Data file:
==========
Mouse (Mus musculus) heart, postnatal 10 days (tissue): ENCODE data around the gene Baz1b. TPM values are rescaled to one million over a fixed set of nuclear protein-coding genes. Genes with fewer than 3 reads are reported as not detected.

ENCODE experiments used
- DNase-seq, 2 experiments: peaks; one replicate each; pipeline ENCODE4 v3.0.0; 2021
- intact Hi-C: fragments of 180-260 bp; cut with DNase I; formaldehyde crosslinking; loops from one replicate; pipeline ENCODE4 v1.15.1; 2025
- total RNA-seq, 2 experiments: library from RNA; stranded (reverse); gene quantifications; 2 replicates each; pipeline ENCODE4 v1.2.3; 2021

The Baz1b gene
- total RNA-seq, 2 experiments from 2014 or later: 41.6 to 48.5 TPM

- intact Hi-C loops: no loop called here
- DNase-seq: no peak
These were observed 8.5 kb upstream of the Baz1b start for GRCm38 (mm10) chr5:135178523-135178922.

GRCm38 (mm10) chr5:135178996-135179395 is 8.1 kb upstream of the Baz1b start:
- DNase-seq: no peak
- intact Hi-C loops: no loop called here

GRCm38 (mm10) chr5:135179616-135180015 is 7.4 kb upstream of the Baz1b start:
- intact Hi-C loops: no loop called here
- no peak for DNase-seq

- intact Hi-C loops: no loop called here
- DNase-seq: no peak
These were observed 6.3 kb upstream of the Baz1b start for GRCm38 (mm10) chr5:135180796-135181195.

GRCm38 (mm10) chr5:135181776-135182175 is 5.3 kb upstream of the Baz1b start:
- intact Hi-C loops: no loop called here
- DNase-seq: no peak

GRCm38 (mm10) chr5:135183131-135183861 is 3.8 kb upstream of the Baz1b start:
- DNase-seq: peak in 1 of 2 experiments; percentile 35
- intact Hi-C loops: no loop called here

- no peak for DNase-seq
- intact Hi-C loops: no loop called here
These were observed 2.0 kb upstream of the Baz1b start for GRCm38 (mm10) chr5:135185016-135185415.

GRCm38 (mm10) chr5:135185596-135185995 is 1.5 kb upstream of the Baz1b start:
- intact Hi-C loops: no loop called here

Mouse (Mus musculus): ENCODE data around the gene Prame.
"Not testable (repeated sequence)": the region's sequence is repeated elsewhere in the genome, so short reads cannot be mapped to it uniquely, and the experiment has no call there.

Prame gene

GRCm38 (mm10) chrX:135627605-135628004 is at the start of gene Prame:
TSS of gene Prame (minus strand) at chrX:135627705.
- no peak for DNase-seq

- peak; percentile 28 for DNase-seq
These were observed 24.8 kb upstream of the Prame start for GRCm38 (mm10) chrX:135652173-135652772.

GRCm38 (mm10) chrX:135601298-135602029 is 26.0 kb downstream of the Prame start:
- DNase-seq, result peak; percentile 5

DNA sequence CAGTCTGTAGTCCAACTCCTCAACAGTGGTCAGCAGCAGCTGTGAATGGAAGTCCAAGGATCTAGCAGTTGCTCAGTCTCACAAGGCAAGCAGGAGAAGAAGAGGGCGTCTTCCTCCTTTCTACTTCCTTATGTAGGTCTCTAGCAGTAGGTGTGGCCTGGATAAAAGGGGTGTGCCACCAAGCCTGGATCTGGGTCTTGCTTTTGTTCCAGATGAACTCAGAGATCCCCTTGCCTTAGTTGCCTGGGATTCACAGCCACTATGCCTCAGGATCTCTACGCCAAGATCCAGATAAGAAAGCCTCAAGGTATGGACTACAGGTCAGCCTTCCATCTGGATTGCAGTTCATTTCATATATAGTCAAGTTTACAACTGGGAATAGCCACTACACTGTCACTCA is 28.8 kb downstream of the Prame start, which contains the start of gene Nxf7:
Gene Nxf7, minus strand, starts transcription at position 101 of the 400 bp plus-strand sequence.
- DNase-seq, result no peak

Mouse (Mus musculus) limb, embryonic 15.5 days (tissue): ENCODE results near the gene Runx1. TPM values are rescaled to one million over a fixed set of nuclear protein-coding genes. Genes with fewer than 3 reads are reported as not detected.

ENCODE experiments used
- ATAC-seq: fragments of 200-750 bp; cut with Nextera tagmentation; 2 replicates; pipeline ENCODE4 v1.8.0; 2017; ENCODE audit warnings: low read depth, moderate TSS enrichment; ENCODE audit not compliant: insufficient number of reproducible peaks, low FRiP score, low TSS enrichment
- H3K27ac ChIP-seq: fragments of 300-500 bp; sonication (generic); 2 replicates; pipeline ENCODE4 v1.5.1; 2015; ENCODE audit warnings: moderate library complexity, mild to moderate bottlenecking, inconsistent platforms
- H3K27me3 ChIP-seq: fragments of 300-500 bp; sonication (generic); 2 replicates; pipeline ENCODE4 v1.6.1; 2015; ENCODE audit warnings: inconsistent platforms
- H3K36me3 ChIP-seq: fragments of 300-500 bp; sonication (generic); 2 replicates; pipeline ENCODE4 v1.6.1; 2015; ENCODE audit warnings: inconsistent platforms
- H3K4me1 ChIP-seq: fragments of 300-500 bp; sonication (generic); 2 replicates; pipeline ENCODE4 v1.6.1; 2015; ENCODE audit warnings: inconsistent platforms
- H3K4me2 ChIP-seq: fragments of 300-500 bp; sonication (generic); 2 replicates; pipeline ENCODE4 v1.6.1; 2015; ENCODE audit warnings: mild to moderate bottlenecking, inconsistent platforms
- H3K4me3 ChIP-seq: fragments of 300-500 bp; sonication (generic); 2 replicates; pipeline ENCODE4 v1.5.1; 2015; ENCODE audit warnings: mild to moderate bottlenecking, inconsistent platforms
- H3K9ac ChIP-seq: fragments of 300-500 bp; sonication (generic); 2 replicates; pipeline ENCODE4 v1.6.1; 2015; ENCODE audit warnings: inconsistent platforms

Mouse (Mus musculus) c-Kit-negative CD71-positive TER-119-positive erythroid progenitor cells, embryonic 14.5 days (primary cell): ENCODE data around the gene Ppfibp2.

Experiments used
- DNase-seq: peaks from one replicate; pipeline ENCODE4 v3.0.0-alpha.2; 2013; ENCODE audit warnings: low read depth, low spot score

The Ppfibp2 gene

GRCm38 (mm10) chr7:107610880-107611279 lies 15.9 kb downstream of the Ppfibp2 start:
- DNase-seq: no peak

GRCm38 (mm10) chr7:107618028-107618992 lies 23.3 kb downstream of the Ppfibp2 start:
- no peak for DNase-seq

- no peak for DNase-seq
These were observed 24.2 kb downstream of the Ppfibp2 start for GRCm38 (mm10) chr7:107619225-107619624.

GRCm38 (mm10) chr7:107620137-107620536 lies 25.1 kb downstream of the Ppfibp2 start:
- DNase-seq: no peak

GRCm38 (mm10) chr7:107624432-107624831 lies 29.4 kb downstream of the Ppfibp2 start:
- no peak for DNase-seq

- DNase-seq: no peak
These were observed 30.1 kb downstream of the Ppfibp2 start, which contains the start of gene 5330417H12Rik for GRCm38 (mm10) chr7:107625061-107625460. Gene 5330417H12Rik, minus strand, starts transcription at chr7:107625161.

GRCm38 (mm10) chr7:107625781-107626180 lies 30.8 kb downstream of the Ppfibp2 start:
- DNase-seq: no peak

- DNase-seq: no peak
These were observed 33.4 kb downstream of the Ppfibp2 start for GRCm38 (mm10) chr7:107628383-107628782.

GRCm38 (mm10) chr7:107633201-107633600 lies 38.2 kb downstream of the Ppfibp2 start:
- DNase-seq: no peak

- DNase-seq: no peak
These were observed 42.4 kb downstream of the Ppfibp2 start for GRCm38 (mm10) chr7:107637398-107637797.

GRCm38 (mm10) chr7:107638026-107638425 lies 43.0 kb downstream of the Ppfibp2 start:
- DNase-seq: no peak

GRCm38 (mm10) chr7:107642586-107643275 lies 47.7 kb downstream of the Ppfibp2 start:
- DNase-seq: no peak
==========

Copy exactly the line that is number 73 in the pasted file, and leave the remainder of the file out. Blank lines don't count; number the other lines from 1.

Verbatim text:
These were observed 33.4 kb downstream of the Ppfibp2 start for GRCm38 (mm10) chr7:107628383-107628782.